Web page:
BBC: Who shot the middle-aged, middle-class viewer? The yoof-obsessed Beeb – Aidan Smith
In 1980 the most popular TV show in Britain and maybe the world was Dallas. We thrilled to the philandering, drunken, incestuous exploits of the Ewing family, a super-dysfuctional, skeletons-in-the-closet, resurrections-in-the-shower oil dynasty – and never more so than when the baddest of them in the biggest stetson was gunned down.
The anniversary chimed with me, though, because that was the night I was dispatched on the most futile assignment of my journalistic career: to scour the streets for people who weren’t at home with the door bolted and the phone off the hook while glued to the goggle-box.
Missionary talks with slides?
The viewing figures were stratospheric – 300 million around the globe, 80 million in America, 21.5 million here. Foolishly as it turned out, I’d hoped to find some resistance to Dallas’s shlocky allure in Edinburgh’s Morningside, with bridge evenings and missionary talks with slides happening as normal. Not a chance.
So I wonder if the anniversary prompted any wistfulness at the BBC, especially when it was quickly followed by the publication of figures revealing a fall in the Corporation’s bedrock audience.
According to Ofcom’s research, the middle-aged and middle-classes are turning off. These are viewers – 55-plus, affluent, educated – upon whom the Beeb had been able to depend. They believed in public service broadcasting and supported it. They trusted it and no matter the increased competition from elsewhere stayed loyal.
Many of them will still believe in Auntie. This is the generation – and I include myself here – who were reared in front of Children’s Hour when Andy Pandy advised in song: “If you cough or blow or sneeze, use your hankie if you please.” Wise words and never more relevant than right now, but still, that loyalty is being stretched. The BBC, in relentlessly pursuing a younger audience, is having the televisual equivalent of a midlife crisis.
Adapt or die. All old-established organisations have to try (including newspapers). So we get ever-more-youthful newsreaders, weathermen who together look like they could form their own boyband, a new, as-yet-unnamed presenter for A Question of Sport who will almost certainly qualify by age to be Sue Barker’s offspring – and, in costume dramas, twentysomething actors and actresses (sorry, I still use that term) who appear to have stepped out of the pages of a teen mag’s photostrip romance.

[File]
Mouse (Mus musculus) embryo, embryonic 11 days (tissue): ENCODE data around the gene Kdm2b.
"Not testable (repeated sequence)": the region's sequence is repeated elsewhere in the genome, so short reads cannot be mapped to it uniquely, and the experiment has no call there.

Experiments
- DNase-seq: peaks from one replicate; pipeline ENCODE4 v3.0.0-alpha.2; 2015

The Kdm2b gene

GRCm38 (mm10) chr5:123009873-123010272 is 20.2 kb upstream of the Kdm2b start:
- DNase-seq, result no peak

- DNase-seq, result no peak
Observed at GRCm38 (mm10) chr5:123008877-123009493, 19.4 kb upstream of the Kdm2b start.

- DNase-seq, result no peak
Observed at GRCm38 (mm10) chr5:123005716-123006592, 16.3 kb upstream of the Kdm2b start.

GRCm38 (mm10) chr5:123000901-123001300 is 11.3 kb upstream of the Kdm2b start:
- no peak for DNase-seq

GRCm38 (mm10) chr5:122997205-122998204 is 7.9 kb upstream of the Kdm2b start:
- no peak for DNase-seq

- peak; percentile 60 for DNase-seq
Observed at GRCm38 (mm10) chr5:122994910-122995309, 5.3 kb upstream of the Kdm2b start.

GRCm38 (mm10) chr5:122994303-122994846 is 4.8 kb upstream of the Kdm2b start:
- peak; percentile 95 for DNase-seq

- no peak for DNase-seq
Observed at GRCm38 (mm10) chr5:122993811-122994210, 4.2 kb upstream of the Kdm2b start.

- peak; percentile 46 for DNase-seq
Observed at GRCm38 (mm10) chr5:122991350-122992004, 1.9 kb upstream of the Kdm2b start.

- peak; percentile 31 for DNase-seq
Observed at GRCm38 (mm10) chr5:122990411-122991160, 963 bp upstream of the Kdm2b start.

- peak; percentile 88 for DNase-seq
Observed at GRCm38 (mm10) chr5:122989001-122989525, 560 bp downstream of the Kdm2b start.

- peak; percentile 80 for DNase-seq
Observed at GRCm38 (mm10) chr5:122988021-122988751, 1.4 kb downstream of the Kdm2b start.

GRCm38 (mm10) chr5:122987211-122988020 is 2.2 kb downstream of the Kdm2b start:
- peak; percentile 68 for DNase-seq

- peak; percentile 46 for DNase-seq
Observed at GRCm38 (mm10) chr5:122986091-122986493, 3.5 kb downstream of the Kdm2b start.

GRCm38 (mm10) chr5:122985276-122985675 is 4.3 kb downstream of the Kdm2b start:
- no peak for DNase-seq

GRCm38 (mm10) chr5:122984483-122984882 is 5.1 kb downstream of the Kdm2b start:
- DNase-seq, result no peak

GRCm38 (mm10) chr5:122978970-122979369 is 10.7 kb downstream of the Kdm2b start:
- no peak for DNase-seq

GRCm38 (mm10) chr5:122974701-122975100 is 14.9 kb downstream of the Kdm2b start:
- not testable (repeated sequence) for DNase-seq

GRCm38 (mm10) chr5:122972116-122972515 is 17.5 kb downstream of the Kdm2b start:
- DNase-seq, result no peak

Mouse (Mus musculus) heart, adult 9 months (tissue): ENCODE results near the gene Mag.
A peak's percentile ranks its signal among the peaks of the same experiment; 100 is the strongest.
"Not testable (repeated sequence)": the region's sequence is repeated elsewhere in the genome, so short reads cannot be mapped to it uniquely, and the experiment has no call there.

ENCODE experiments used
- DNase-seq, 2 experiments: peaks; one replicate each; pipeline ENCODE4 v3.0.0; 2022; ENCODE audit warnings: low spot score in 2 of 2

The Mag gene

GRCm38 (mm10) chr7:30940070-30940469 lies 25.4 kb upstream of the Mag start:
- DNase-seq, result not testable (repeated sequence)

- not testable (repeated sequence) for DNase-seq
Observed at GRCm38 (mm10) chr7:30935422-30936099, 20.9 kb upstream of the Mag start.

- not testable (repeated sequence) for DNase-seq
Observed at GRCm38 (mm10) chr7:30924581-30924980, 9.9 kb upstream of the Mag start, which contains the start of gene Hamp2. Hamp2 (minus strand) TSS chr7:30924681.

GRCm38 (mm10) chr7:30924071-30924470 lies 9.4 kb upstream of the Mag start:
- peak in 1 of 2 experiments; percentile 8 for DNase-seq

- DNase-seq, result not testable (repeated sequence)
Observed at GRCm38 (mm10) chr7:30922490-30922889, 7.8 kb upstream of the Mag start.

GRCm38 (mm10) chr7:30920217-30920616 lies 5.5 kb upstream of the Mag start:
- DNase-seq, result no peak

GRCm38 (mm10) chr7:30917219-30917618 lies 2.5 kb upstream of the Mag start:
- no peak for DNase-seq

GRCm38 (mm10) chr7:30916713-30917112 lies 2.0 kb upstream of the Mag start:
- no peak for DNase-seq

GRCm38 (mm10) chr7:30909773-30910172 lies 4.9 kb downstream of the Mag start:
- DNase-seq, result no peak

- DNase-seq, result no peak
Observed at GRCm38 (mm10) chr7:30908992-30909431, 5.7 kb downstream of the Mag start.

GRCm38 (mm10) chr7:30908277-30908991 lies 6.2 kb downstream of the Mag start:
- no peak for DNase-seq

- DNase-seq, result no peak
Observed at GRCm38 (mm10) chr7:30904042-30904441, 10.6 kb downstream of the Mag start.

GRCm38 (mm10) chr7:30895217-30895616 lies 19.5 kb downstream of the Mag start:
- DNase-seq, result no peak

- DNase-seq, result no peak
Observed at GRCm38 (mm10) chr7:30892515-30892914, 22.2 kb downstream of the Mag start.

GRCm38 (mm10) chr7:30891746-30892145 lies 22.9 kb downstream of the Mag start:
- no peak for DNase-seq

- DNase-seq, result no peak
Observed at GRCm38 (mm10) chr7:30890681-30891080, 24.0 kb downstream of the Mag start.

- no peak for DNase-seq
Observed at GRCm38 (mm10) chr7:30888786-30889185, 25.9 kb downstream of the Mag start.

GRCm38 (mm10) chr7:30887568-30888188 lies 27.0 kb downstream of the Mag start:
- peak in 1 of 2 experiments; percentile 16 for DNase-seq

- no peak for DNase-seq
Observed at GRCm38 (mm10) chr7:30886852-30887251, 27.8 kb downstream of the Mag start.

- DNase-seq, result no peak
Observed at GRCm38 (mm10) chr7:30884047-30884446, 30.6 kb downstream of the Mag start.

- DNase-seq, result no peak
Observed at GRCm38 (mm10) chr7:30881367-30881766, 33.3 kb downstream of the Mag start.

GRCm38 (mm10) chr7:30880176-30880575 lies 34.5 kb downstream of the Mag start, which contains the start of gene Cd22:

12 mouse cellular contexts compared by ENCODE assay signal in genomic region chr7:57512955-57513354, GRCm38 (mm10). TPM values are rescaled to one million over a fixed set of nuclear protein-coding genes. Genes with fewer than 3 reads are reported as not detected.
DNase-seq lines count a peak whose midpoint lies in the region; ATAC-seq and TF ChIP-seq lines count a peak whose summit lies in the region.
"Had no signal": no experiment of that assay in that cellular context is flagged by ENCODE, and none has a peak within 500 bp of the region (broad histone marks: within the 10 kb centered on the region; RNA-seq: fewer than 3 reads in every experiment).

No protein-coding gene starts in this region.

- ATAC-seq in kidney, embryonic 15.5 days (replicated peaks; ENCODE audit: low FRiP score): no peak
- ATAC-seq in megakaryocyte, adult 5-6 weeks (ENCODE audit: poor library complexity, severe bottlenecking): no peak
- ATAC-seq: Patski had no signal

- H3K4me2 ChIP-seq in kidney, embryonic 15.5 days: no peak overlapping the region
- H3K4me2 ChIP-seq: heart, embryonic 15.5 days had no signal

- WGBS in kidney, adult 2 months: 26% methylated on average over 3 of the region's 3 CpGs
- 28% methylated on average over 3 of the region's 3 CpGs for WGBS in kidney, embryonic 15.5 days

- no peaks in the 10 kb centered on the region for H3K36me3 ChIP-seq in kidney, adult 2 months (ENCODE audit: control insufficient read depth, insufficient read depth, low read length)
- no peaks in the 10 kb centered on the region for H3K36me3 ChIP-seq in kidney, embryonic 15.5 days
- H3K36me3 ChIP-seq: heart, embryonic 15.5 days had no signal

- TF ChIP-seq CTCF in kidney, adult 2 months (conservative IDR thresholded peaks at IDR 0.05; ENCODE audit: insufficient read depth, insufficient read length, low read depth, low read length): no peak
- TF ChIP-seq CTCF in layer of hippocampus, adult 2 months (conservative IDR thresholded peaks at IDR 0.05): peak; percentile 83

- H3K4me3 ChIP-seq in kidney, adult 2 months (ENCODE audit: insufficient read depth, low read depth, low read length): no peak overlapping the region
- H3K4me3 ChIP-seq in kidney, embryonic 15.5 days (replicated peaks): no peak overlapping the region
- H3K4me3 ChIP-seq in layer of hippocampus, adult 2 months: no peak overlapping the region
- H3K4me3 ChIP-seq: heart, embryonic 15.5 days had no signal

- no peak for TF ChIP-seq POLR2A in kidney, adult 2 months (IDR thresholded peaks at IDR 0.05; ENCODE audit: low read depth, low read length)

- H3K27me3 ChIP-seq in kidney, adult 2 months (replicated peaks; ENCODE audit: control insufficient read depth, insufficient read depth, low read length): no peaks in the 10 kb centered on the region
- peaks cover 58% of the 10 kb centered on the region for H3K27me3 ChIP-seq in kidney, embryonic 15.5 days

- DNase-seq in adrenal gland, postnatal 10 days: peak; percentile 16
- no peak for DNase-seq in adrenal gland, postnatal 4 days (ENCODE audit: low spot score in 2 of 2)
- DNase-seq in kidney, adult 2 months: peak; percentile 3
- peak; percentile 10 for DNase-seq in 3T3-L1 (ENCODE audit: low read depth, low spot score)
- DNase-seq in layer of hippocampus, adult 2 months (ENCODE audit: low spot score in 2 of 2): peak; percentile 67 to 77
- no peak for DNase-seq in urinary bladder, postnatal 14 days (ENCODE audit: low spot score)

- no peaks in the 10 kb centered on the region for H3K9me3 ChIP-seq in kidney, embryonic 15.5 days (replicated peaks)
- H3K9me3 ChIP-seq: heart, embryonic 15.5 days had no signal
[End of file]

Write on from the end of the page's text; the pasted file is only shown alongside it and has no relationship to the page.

But there’s an argument which insists that the yoof don’t watch TV so why bother squeezing into tighter jeans for them and pretending to like their rackety music?
The days of three channels
They say that you know you’re getting old when policemen begin to look younger. But how do we feel when the detectives in crime dramas are mere kids who in the real world would never be at the forefront of complex murder investigations? Confused – and irritated.
Of course the telly landscape has changed out of all recognition since the heyday of Dallas. Back then, there were only three channels so everybody watched everything. There was no video, so you watched at the appointed hour or missed the following day’s watercooler chat, not that watercoolers were widespread in 1980 either.
Another thing: we cannot quite accuse the BBC of no longer making a big, blockbustery show with mass appeal like Dallas because that was an American import. But we can accuse it of misplacing All Creatures Great and Small.
The drama about a Yorkshire veterinary practice – which began screening the same year as Dallas – was a Beeb programme and much-loved. The Corporation, though, were given first refusal on this year’s remake and turned it down, deciding it wasn’t millennial enough and wouldn’t appeal to the prized category of viewers aged 16 to 34. Channel 5 grabbed All Creatures and promptly scored their biggest-ever hit.
While Jim Herriot tended to sickly sheep this summer, the BBC continued to appear like mutton dressed as lamb, courting a viewership which in one key sense doesn’t really exist. And it is all too tempting to extend the metaphor to contend that trying to reach out to a young audience can be compared to a nervous, rookie vet sticking his hand up a cow’s backside with little confidence in there being a favourable outcome.
Or a Ewing rival drilling for black gold over the fence from JR’s domain. The Beeb going up against streaming giant Netflix would seem to be similarly futile right now, but it should be pointed out that the big red N is not a guarantee of quality. There’s a lot of rubbish among the listings – a lot of shows aimed at the 16-34s which, though I’m not part of the target audience, seem to be the work of a focus-group, or an algorithm. In the end, just before giving up on the site, you might dig up an old series like Happy Valley, one produced by – guess who? – the BBC which could only really have been made by them.
Not so long agoThe Crown – the jewel in the Netflix crown – could only really have been made by the Beeb. What a pity Auntie doesn’t have the budget, goes the argument, otherwise she could be revelling in the acclaim, controversy and whopping audiences that come with the saga of a family even more super-dysfunctional than the Ewings. But would The Crown get green-lit by the Corporation today? Maybe it’s not yoof enough, to say nothing of being too white.
So efforts continue to get down with the kids. The prospect of any being located looks as forlorn as me bumping into a Dallas-denier in Morningside 40 years ago. And along the way there must be a risk that “Who shot JR?” becomes “Who bumped off the grown-up viewer?” and those who love the BBC the most switch over for good.
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